In the case of informed consent, the physician is responsible for educating the patient on a variety of factors prior to administering any medical treatment. This requires telling the patient about his or her diagnoses, the proposed treatment plan, the desired effects of the treatment, the potential risks of the treatment, and even the consequences of denying treatment. To obtain informed consent, the patient usually signs a medical consent form. Informed consent is required in situations when a patient will undergo a major surgical procedure, a lengthy course of treatment, or even an ongoing treatment plan from a general practitioner who treats a chronic health issue.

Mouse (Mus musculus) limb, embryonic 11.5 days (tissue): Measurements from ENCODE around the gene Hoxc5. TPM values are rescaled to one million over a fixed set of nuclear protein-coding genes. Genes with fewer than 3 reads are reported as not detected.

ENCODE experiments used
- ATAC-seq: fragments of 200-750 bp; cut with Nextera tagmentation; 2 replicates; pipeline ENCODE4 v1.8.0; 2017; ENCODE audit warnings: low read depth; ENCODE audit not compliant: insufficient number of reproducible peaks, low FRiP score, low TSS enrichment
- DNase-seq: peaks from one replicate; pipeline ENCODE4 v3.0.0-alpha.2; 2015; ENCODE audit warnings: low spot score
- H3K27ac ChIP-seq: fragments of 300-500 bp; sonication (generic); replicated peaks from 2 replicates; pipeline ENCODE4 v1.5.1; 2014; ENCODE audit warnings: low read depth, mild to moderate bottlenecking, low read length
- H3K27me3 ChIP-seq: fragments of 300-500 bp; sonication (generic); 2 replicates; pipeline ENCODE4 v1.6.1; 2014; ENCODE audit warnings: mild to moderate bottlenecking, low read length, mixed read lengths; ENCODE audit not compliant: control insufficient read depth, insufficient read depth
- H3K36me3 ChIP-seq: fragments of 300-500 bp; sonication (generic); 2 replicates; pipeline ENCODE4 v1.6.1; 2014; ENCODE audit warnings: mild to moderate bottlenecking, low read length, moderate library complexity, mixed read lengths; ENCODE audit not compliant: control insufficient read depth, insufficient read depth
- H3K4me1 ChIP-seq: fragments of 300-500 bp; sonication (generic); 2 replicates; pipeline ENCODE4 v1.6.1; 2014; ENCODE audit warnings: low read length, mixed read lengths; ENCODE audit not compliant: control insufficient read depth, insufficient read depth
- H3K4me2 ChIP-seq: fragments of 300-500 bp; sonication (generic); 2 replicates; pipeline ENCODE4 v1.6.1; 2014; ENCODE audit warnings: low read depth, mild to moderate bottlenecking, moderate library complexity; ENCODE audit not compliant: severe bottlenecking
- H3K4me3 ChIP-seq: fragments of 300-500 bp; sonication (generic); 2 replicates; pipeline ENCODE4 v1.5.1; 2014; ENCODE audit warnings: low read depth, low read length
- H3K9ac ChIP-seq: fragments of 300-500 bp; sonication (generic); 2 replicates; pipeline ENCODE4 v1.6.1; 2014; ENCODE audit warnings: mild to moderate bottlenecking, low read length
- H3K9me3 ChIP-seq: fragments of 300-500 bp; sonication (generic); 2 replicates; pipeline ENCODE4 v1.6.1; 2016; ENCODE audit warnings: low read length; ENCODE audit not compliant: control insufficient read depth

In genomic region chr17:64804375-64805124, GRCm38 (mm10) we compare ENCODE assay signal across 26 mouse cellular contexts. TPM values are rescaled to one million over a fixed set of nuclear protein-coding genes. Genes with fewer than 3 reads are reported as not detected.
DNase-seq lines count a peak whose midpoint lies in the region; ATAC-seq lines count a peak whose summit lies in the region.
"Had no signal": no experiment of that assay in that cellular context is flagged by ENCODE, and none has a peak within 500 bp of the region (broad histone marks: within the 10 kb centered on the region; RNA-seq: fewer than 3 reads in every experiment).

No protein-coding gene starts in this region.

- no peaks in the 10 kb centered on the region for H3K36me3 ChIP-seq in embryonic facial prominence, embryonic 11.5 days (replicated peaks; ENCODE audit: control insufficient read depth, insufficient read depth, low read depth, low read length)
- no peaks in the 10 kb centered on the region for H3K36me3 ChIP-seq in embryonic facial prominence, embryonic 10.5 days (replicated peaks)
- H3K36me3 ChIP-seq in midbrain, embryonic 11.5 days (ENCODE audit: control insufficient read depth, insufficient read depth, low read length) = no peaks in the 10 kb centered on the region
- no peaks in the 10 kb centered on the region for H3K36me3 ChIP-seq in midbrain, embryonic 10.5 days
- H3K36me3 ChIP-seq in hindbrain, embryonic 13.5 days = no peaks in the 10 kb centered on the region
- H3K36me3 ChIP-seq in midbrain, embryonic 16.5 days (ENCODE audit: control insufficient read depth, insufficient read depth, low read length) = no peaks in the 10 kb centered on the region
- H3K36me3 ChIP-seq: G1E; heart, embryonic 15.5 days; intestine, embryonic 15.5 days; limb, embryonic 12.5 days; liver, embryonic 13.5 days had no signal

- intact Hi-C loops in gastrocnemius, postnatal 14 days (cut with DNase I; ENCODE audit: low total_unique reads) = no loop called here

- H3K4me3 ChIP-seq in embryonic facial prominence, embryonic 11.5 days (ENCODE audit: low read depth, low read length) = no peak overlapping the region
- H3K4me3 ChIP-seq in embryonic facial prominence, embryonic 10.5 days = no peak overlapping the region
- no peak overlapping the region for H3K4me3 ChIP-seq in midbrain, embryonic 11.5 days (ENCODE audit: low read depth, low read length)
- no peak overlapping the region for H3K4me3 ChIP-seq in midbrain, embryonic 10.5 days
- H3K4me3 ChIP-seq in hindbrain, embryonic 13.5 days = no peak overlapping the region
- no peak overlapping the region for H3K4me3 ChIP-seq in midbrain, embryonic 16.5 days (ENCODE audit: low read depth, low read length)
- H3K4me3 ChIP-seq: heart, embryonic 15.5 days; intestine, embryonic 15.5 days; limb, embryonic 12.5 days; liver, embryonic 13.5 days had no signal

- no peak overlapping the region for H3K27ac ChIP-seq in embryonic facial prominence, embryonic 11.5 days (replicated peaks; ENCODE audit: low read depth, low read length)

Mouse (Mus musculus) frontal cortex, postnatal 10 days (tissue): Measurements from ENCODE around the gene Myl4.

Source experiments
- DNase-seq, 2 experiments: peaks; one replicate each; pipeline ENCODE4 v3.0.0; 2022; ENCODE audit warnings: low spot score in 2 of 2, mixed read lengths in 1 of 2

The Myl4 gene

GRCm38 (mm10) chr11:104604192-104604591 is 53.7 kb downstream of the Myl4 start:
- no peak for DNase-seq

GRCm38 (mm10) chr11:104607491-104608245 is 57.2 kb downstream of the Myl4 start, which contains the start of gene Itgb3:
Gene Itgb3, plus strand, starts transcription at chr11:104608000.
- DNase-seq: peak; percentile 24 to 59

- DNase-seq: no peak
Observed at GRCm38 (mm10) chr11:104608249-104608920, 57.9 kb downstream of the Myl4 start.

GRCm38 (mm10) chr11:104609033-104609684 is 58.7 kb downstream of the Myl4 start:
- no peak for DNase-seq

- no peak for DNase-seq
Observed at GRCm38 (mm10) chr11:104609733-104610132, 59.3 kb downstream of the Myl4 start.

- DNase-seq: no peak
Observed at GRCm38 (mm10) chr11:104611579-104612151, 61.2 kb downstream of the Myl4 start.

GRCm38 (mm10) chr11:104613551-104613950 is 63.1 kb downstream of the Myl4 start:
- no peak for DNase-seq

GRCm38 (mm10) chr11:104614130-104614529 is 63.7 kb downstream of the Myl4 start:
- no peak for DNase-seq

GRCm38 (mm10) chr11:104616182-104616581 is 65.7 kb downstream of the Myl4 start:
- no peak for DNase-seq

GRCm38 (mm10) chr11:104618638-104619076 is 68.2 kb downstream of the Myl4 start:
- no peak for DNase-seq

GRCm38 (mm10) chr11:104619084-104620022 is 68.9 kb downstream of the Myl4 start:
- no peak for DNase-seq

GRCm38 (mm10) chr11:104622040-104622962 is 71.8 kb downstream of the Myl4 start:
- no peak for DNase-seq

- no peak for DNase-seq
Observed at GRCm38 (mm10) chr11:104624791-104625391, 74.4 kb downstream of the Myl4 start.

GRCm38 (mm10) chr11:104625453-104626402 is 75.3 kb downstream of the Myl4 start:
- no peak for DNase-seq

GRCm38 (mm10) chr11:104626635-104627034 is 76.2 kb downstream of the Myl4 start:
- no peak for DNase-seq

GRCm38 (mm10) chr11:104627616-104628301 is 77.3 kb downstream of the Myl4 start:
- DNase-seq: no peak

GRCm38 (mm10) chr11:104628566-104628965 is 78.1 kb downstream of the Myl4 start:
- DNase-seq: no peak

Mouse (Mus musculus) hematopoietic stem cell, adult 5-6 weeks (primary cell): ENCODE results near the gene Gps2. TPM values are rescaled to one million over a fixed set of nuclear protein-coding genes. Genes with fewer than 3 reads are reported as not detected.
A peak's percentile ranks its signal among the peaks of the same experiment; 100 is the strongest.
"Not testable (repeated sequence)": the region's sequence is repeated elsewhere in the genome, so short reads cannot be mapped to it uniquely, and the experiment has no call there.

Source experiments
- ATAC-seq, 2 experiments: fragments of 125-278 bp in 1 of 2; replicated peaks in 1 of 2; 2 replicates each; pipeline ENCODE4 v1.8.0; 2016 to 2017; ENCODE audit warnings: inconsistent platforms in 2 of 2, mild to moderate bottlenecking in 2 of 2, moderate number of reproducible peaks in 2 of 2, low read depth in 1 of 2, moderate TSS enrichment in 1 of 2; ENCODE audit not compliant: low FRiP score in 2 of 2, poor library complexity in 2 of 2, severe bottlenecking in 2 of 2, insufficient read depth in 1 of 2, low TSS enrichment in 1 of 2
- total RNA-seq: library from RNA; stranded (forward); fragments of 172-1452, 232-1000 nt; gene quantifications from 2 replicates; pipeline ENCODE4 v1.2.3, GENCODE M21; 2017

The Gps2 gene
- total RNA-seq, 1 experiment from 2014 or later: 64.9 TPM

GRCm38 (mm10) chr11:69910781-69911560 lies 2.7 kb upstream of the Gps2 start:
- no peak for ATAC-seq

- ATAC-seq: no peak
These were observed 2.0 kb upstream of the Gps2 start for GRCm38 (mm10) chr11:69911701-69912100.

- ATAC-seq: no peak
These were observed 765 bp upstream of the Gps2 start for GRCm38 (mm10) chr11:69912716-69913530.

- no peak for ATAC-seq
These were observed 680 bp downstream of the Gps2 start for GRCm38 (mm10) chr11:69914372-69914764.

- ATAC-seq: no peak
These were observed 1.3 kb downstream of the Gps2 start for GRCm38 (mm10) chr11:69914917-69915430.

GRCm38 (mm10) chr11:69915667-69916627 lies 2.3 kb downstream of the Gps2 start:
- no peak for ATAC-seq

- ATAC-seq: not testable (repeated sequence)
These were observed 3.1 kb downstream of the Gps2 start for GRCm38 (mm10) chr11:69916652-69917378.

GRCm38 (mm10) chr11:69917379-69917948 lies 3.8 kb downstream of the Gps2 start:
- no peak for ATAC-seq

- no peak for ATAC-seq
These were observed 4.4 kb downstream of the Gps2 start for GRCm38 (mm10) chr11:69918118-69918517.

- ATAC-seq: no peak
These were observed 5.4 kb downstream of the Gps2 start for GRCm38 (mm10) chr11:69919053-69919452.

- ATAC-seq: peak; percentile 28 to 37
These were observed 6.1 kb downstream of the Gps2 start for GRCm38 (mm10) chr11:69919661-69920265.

In contrast, implied consent is generally discouraged in these kinds of situations. Implied consent means that consent is based on someone's actions or circumstances. For example, if a person calls for an ambulance to the scene of a car accident in which he or she was involved, if the patient requires emergency medical care, the EMTs who arrive on the scene will not obtain informed consent. Instead, they will rely on the patient's calling of the ambulance and dire need as evidence that consent is granted.